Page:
Kate Milner

What books did you read when you were a child?

I loved Dr Seuss. It was the illustrations that grabbed me, thrilling and scary in equal measures. Green Eggs and Ham, with its repetitive, lilting rhyme and extravagant imagery was probably my favourite as a young child.



If you could be a storybook character who would you be?

I would be Winnie-the-Pooh. He is cheerful, loyal and has the time to dream up all sorts of interesting schemes, while apparently able to eat huge amount of honey without damaging his health. I’d like to be Winnie-the-Pooh but I think I’m really Eeyore.



What is the best thing about reading?

Getting lost in another world, learning new things about people, the sense of justice done and everything set to right at the end of a story.

What is your all time favourite book?
At the moment I am obsessed with The Silence of the Girls by Pat Barker. It seems to me to express the unvarnished truth about the relationships between men and women.  

Other than reading books what is the most important thing a parent can do to help develop their children’s communication skills?

Involve them, ask them what they think and listen to their answers.

How big a part did your parents play in encouraging your writing skills?

My mother was a great reader and she read to my sister and I every night for years. Her favourites were The Hobbit, Stig of the Dump and the books of Laura Ingalls Wilder. Mum was born on the Canadian prairies in the depression and I felt, when she read me The Little House on the Prairie that she was telling me what her own childhood had been like.

How do you encourage your children or grandchildren to read, what books do you enjoy reading with them?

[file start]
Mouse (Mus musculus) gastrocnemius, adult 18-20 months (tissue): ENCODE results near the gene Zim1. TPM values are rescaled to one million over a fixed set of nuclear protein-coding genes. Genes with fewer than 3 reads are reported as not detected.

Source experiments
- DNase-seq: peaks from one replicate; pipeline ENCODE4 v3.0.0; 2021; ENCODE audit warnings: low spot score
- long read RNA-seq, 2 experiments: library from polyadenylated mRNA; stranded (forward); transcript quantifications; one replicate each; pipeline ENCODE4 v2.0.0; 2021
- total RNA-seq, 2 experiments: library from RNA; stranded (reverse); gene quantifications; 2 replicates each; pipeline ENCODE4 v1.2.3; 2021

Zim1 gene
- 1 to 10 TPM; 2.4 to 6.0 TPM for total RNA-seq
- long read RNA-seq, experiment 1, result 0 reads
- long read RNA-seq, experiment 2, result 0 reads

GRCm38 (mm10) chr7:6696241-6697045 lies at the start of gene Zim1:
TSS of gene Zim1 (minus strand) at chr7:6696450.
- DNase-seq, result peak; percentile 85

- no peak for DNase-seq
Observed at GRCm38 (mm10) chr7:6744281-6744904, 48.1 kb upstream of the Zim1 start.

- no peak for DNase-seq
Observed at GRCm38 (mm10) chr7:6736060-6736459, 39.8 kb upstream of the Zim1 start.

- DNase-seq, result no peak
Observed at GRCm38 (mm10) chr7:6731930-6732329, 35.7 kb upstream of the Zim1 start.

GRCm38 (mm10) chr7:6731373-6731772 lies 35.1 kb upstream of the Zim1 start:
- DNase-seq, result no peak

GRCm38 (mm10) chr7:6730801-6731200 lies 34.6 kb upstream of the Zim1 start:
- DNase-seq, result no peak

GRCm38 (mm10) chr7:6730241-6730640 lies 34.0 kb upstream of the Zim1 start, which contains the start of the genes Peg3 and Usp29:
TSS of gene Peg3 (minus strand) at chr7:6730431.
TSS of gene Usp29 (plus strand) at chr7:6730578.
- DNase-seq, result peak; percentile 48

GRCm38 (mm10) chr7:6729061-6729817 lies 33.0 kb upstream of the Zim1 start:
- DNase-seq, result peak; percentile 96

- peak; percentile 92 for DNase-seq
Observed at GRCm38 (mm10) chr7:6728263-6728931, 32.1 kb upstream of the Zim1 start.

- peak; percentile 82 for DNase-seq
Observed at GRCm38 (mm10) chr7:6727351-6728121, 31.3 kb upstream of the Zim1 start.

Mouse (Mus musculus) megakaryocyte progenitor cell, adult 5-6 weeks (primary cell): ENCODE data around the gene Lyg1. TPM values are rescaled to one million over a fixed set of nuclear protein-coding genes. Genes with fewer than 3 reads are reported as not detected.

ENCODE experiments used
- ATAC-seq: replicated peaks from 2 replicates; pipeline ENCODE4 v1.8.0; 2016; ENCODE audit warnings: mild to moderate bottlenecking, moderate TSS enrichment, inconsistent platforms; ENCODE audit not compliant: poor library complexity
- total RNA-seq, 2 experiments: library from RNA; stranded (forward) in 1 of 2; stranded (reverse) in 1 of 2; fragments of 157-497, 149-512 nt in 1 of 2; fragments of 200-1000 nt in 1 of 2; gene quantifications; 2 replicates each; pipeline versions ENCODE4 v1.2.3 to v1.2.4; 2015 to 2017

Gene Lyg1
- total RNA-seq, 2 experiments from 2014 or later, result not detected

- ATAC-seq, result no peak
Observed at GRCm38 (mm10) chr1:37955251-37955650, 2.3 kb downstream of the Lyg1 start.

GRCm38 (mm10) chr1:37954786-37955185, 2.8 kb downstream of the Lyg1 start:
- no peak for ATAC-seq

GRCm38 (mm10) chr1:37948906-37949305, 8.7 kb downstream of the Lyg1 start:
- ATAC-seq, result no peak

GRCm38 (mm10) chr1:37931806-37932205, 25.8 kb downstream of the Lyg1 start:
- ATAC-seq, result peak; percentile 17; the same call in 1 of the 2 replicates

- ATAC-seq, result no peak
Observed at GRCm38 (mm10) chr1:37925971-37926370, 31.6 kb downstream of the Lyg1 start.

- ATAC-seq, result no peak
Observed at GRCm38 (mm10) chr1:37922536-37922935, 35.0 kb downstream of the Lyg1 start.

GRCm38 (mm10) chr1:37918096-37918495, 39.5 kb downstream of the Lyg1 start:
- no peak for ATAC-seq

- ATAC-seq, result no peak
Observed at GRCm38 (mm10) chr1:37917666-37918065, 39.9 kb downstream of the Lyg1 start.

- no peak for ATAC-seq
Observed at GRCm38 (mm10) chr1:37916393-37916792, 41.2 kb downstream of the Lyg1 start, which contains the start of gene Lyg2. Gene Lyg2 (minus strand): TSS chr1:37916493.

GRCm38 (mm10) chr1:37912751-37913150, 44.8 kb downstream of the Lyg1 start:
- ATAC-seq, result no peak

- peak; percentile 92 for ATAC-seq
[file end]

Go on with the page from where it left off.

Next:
We carried on reading to our son at bedtime until he was around fourteen. We went from picture books to Animal Farm via How to Train your Dragon, Harry Potter and Percy Jackson. His dad had his own list of books to read that he enjoyed and so did I. It felt important that we, the grown ups were also interested in the stories we were reading.



Kate used to teach and work in the local library where I felt most at home in the children’s section. She remembers thinking that this was where she belonged, among pictures and stories meant for children. When staff were cut she decided to go and study on the MA in children’s book illustration at Anglia Ruskin University and it was this course that opened the world of publishing to her. She won the V&A Student Illustrator of the Year award in 2016 and her Masters project was published as My Name is Not A Refugee, which also win the the Klaus Flugge Prize in 2018. It’s A No-Money Day is about the difficult realities of children’s lives and will be published on 15th October.

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